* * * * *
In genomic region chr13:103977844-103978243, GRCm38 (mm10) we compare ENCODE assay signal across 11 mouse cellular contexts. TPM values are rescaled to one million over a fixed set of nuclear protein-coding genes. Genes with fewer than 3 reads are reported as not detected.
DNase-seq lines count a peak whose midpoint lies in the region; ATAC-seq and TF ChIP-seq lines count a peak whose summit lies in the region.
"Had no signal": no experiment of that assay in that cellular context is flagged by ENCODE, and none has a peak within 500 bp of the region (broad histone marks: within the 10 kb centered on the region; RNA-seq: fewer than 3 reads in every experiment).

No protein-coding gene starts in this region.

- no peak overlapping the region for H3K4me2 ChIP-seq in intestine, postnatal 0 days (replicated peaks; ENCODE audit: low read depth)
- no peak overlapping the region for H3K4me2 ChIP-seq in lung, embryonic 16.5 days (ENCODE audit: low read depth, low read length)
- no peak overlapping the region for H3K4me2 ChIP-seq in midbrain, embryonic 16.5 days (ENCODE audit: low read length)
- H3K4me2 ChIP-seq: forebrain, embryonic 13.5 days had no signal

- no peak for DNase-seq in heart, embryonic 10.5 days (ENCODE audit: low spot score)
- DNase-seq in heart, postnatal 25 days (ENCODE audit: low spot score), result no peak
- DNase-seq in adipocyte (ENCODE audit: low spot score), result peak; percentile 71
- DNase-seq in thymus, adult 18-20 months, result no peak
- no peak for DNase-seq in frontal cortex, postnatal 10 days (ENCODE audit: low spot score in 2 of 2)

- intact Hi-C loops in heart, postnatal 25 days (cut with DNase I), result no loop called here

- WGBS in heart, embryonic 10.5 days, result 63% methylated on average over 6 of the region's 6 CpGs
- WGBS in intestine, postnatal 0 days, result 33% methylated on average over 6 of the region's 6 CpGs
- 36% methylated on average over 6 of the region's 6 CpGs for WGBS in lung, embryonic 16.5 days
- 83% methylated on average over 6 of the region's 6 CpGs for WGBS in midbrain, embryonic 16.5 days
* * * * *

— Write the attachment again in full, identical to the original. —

In genomic region chr13:103977844-103978243, GRCm38 (mm10) we compare ENCODE assay signal across 11 mouse cellular contexts. TPM values are rescaled to one million over a fixed set of nuclear protein-coding genes. Genes with fewer than 3 reads are reported as not detected.
DNase-seq lines count a peak whose midpoint lies in the region; ATAC-seq and TF ChIP-seq lines count a peak whose summit lies in the region.
"Had no signal": no experiment of that assay in that cellular context is flagged by ENCODE, and none has a peak within 500 bp of the region (broad histone marks: within the 10 kb centered on the region; RNA-seq: fewer than 3 reads in every experiment).

No protein-coding gene starts in this region.

- no peak overlapping the region for H3K4me2 ChIP-seq in intestine, postnatal 0 days (replicated peaks; ENCODE audit: low read depth)
- no peak overlapping the region for H3K4me2 ChIP-seq in lung, embryonic 16.5 days (ENCODE audit: low read depth, low read length)
- no peak overlapping the region for H3K4me2 ChIP-seq in midbrain, embryonic 16.5 days (ENCODE audit: low read length)
- H3K4me2 ChIP-seq: forebrain, embryonic 13.5 days had no signal

- no peak for DNase-seq in heart, embryonic 10.5 days (ENCODE audit: low spot score)
- DNase-seq in heart, postnatal 25 days (ENCODE audit: low spot score), result no peak
- DNase-seq in adipocyte (ENCODE audit: low spot score), result peak; percentile 71
- DNase-seq in thymus, adult 18-20 months, result no peak
- no peak for DNase-seq in frontal cortex, postnatal 10 days (ENCODE audit: low spot score in 2 of 2)

- intact Hi-C loops in heart, postnatal 25 days (cut with DNase I), result no loop called here

- WGBS in heart, embryonic 10.5 days, result 63% methylated on average over 6 of the region's 6 CpGs
- WGBS in intestine, postnatal 0 days, result 33% methylated on average over 6 of the region's 6 CpGs
- 36% methylated on average over 6 of the region's 6 CpGs for WGBS in lung, embryonic 16.5 days
- 83% methylated on average over 6 of the region's 6 CpGs for WGBS in midbrain, embryonic 16.5 days